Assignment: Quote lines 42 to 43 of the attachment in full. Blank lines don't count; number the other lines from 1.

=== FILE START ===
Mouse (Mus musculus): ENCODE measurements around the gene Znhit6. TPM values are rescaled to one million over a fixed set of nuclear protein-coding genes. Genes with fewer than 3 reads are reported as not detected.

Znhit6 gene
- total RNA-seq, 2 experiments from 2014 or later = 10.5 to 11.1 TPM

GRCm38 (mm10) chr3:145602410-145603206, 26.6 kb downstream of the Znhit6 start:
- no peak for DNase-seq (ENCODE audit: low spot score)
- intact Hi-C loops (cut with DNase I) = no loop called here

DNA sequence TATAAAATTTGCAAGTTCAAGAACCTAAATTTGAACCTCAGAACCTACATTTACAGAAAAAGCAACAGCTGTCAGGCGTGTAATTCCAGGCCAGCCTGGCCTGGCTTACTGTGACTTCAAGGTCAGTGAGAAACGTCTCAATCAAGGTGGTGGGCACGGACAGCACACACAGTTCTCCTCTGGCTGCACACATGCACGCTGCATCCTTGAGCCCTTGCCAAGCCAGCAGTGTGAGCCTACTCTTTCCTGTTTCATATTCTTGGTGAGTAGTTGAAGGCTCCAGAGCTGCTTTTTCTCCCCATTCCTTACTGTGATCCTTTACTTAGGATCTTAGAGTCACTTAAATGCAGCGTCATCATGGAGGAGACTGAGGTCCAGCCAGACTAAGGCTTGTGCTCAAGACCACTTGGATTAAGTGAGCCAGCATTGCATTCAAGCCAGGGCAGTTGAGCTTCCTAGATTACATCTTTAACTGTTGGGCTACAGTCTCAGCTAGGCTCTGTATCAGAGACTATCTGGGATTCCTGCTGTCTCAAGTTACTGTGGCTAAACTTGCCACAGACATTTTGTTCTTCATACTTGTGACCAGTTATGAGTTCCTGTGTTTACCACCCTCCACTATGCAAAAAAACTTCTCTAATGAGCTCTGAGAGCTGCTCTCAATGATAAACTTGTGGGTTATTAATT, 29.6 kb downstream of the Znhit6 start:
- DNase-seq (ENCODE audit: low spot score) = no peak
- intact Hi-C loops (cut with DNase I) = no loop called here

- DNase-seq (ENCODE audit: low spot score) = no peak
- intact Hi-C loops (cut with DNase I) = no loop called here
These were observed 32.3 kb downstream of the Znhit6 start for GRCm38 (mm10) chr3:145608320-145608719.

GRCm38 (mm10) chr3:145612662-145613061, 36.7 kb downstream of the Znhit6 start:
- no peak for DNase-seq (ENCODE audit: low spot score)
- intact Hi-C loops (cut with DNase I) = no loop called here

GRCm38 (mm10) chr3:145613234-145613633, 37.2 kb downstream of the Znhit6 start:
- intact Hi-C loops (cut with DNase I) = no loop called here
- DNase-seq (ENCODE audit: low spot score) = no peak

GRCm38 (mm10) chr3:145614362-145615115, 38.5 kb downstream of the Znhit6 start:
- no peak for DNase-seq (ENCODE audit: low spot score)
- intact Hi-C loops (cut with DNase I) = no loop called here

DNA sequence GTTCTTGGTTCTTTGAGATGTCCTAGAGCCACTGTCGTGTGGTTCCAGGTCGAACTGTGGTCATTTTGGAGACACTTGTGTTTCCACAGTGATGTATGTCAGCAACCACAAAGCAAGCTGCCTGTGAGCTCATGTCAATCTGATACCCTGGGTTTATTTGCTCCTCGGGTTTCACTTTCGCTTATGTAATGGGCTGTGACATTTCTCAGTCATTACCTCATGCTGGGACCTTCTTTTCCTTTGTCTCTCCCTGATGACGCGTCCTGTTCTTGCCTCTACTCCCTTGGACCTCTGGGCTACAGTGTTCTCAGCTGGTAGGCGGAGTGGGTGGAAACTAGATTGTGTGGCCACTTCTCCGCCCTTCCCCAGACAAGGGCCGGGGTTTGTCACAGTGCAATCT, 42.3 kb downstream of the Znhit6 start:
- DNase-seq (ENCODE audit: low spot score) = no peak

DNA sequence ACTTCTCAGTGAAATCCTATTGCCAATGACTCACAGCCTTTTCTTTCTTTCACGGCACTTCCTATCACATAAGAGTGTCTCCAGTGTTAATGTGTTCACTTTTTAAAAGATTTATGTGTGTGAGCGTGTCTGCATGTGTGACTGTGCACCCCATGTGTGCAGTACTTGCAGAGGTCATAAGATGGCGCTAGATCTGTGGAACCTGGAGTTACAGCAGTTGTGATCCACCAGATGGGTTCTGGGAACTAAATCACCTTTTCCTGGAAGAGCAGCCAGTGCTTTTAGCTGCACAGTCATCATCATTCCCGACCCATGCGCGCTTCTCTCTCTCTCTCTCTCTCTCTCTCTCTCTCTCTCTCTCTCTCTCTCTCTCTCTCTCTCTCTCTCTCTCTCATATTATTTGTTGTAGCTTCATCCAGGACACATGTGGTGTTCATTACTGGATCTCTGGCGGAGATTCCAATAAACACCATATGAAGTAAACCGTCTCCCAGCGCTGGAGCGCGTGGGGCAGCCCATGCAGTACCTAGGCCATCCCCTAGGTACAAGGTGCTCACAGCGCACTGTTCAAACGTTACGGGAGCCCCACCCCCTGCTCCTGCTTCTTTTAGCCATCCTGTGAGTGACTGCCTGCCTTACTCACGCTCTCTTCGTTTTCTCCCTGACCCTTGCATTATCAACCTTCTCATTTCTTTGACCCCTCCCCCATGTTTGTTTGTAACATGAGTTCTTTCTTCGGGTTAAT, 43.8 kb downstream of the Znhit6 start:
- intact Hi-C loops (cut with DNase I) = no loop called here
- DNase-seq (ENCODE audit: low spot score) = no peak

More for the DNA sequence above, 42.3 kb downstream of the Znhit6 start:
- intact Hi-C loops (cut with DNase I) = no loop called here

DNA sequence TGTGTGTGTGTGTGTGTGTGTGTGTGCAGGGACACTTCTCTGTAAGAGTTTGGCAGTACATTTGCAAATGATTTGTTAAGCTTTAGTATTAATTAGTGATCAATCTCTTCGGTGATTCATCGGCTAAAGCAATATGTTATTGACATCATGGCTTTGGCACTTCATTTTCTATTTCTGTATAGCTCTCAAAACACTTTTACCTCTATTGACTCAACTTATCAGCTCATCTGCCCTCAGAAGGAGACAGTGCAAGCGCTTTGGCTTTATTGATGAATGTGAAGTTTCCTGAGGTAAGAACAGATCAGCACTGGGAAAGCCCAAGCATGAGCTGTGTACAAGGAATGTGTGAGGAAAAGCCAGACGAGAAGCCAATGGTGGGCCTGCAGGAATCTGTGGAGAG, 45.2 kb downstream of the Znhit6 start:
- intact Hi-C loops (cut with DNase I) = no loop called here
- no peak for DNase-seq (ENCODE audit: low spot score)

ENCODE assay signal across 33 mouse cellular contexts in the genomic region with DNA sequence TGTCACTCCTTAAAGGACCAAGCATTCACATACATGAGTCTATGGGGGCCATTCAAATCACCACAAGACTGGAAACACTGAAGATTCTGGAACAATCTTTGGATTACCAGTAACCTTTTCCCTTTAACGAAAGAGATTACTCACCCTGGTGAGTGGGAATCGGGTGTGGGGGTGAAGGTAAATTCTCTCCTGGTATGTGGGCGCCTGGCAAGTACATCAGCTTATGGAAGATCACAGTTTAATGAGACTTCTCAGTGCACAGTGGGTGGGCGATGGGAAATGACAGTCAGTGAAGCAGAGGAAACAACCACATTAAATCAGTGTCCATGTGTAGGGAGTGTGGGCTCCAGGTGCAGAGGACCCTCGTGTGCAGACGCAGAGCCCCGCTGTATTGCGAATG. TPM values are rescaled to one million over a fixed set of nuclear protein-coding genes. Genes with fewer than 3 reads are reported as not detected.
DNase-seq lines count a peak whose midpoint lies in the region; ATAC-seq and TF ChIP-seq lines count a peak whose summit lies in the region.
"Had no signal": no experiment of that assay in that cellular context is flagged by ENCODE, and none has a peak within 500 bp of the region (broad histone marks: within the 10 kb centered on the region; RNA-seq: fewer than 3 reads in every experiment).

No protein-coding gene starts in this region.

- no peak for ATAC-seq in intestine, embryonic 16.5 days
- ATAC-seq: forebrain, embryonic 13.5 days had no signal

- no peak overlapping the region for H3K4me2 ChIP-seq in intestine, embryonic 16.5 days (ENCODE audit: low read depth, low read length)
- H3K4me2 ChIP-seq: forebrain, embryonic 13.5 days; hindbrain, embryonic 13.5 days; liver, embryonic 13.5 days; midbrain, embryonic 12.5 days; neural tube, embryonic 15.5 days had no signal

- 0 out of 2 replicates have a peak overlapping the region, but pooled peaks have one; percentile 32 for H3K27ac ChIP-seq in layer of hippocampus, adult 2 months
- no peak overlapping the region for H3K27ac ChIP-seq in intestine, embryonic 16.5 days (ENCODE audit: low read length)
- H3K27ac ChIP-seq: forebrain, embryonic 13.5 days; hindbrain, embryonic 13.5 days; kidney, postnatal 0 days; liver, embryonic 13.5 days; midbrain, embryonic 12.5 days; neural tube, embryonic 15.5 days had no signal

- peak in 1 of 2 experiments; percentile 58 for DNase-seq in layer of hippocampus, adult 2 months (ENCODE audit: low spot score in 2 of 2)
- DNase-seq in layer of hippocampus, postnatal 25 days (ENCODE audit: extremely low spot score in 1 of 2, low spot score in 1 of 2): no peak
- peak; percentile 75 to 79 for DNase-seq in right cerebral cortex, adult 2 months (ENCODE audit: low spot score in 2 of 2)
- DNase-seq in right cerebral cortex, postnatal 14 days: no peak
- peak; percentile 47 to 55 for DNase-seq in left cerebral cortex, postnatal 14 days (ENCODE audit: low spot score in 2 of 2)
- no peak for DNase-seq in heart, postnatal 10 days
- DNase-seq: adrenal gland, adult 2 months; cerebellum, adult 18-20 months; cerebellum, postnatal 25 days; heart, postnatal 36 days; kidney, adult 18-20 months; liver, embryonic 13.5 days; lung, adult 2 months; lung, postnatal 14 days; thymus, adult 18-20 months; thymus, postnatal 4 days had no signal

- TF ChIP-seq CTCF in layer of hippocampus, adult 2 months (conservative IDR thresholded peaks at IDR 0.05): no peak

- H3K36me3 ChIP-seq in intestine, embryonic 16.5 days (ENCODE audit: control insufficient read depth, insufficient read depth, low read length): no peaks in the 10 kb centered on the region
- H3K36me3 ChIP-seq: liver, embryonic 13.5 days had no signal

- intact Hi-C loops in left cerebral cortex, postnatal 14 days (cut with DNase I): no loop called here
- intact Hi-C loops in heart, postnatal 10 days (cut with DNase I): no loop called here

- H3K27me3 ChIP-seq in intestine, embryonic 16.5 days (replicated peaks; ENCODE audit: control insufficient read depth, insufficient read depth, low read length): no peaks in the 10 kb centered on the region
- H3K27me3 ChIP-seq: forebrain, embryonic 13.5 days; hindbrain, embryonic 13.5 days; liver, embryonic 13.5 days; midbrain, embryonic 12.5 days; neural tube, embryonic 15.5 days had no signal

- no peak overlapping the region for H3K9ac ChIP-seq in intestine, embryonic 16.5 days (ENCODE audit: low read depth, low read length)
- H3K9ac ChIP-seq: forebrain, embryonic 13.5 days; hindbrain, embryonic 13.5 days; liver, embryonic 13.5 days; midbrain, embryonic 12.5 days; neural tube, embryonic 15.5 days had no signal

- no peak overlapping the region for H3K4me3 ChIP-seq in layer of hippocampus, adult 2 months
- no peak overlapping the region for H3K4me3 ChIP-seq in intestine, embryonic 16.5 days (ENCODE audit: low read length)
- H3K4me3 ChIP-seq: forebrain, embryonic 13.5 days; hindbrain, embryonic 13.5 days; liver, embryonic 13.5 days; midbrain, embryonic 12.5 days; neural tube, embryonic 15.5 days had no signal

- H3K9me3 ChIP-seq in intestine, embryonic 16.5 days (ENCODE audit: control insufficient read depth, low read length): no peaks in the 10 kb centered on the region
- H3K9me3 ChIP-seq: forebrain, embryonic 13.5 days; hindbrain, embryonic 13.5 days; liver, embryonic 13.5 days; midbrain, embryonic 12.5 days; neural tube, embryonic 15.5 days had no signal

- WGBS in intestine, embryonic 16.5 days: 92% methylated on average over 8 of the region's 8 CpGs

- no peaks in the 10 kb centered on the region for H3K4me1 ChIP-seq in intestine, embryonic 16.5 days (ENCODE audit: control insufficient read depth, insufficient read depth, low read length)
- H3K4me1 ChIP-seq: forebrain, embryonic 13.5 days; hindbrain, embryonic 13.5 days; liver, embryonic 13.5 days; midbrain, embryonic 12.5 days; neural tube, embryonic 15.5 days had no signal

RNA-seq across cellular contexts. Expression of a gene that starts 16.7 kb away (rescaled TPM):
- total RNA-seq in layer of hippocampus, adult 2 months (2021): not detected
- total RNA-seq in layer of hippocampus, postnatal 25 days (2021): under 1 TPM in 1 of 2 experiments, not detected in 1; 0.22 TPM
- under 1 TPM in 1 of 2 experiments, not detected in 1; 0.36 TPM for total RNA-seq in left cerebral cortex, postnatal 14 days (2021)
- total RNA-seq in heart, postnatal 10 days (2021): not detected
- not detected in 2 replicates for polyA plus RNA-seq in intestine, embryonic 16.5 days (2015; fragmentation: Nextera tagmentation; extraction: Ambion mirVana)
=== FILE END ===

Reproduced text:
- H3K27ac ChIP-seq: forebrain, embryonic 13.5 days; hindbrain, embryonic 13.5 days; kidney, postnatal 0 days; liver, embryonic 13.5 days; midbrain, embryonic 12.5 days; neural tube, embryonic 15.5 days had no signal

- peak in 1 of 2 experiments; percentile 58 for DNase-seq in layer of hippocampus, adult 2 months (ENCODE audit: low spot score in 2 of 2)